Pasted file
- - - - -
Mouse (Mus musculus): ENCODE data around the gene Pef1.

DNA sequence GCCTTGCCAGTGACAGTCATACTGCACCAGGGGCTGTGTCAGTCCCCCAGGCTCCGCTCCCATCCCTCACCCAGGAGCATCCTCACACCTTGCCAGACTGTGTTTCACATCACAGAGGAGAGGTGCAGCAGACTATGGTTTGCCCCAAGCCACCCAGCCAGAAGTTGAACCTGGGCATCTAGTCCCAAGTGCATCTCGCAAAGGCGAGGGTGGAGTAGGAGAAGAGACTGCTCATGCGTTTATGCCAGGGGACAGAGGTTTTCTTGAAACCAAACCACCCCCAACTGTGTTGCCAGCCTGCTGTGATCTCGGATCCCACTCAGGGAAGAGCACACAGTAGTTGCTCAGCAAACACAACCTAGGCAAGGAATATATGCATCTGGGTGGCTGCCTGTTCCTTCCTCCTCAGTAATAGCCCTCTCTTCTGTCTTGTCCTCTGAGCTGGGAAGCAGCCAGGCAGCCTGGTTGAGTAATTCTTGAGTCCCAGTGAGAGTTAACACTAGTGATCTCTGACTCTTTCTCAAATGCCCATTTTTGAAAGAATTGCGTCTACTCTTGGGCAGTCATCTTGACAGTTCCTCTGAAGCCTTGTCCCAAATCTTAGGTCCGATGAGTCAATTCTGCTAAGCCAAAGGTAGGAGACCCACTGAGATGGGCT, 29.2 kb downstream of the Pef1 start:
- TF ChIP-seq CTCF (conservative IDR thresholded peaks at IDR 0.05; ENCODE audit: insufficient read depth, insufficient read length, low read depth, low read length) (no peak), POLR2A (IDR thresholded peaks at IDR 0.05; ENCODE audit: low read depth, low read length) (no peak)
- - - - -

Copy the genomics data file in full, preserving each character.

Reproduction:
Mouse (Mus musculus): ENCODE data around the gene Pef1.

DNA sequence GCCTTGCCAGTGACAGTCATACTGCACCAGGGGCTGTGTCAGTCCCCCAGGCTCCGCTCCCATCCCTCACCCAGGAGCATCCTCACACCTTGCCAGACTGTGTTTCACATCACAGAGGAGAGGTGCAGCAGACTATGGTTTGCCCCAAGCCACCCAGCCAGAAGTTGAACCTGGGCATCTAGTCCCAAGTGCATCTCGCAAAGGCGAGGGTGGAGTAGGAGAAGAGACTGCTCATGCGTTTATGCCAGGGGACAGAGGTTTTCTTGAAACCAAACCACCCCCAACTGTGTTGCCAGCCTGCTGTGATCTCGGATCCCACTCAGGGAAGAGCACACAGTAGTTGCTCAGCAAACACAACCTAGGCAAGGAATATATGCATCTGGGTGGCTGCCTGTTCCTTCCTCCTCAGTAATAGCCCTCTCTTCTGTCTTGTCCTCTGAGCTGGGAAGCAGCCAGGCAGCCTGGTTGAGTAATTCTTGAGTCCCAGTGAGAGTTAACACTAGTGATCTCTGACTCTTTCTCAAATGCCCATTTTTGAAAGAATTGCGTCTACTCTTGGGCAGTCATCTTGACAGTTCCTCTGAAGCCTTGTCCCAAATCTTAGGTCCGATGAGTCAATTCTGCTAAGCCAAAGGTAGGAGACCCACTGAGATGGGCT, 29.2 kb downstream of the Pef1 start:
- TF ChIP-seq CTCF (conservative IDR thresholded peaks at IDR 0.05; ENCODE audit: insufficient read depth, insufficient read length, low read depth, low read length) (no peak), POLR2A (IDR thresholded peaks at IDR 0.05; ENCODE audit: low read depth, low read length) (no peak)